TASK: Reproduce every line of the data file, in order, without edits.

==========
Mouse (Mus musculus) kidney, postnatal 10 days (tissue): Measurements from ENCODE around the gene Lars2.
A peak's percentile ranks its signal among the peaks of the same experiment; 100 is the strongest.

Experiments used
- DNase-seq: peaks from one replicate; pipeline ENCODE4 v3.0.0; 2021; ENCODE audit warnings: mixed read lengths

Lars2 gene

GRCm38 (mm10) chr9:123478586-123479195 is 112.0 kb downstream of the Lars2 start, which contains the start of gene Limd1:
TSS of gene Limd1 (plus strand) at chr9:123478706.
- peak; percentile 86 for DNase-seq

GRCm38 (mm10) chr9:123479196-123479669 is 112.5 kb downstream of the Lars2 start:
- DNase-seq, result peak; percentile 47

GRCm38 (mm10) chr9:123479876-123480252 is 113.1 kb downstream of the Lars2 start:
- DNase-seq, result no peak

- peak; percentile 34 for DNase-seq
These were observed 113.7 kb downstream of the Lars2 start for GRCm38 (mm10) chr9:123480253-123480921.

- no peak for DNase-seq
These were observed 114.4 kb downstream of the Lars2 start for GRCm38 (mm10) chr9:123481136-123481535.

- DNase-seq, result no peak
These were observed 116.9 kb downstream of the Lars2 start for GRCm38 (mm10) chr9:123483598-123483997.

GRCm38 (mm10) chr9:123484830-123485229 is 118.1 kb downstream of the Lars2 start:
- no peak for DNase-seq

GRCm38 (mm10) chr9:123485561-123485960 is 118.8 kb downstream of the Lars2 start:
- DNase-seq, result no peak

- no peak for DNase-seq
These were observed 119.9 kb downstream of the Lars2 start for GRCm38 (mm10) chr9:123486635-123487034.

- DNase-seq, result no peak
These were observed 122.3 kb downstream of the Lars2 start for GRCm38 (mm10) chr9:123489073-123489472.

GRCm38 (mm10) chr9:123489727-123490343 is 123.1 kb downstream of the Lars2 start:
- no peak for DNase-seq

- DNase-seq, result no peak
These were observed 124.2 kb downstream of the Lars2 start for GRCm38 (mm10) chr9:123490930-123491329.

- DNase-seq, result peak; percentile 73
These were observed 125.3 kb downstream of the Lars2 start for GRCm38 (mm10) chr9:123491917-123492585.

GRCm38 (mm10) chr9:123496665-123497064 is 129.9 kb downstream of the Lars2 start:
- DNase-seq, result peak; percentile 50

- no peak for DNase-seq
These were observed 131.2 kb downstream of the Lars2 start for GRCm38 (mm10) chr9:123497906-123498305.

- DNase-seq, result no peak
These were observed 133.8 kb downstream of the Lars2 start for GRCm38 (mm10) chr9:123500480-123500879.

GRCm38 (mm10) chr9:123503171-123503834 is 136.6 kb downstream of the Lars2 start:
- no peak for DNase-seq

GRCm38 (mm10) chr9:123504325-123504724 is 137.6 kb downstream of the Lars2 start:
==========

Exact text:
Mouse (Mus musculus) kidney, postnatal 10 days (tissue): Measurements from ENCODE around the gene Lars2.
A peak's percentile ranks its signal among the peaks of the same experiment; 100 is the strongest.

Experiments used
- DNase-seq: peaks from one replicate; pipeline ENCODE4 v3.0.0; 2021; ENCODE audit warnings: mixed read lengths

Lars2 gene

GRCm38 (mm10) chr9:123478586-123479195 is 112.0 kb downstream of the Lars2 start, which contains the start of gene Limd1:
TSS of gene Limd1 (plus strand) at chr9:123478706.
- peak; percentile 86 for DNase-seq

GRCm38 (mm10) chr9:123479196-123479669 is 112.5 kb downstream of the Lars2 start:
- DNase-seq, result peak; percentile 47

GRCm38 (mm10) chr9:123479876-123480252 is 113.1 kb downstream of the Lars2 start:
- DNase-seq, result no peak

- peak; percentile 34 for DNase-seq
These were observed 113.7 kb downstream of the Lars2 start for GRCm38 (mm10) chr9:123480253-123480921.

- no peak for DNase-seq
These were observed 114.4 kb downstream of the Lars2 start for GRCm38 (mm10) chr9:123481136-123481535.

- DNase-seq, result no peak
These were observed 116.9 kb downstream of the Lars2 start for GRCm38 (mm10) chr9:123483598-123483997.

GRCm38 (mm10) chr9:123484830-123485229 is 118.1 kb downstream of the Lars2 start:
- no peak for DNase-seq

GRCm38 (mm10) chr9:123485561-123485960 is 118.8 kb downstream of the Lars2 start:
- DNase-seq, result no peak

- no peak for DNase-seq
These were observed 119.9 kb downstream of the Lars2 start for GRCm38 (mm10) chr9:123486635-123487034.

- DNase-seq, result no peak
These were observed 122.3 kb downstream of the Lars2 start for GRCm38 (mm10) chr9:123489073-123489472.

GRCm38 (mm10) chr9:123489727-123490343 is 123.1 kb downstream of the Lars2 start:
- no peak for DNase-seq

- DNase-seq, result no peak
These were observed 124.2 kb downstream of the Lars2 start for GRCm38 (mm10) chr9:123490930-123491329.

- DNase-seq, result peak; percentile 73
These were observed 125.3 kb downstream of the Lars2 start for GRCm38 (mm10) chr9:123491917-123492585.

GRCm38 (mm10) chr9:123496665-123497064 is 129.9 kb downstream of the Lars2 start:
- DNase-seq, result peak; percentile 50

- no peak for DNase-seq
These were observed 131.2 kb downstream of the Lars2 start for GRCm38 (mm10) chr9:123497906-123498305.

- DNase-seq, result no peak
These were observed 133.8 kb downstream of the Lars2 start for GRCm38 (mm10) chr9:123500480-123500879.

GRCm38 (mm10) chr9:123503171-123503834 is 136.6 kb downstream of the Lars2 start:
- no peak for DNase-seq

GRCm38 (mm10) chr9:123504325-123504724 is 137.6 kb downstream of the Lars2 start: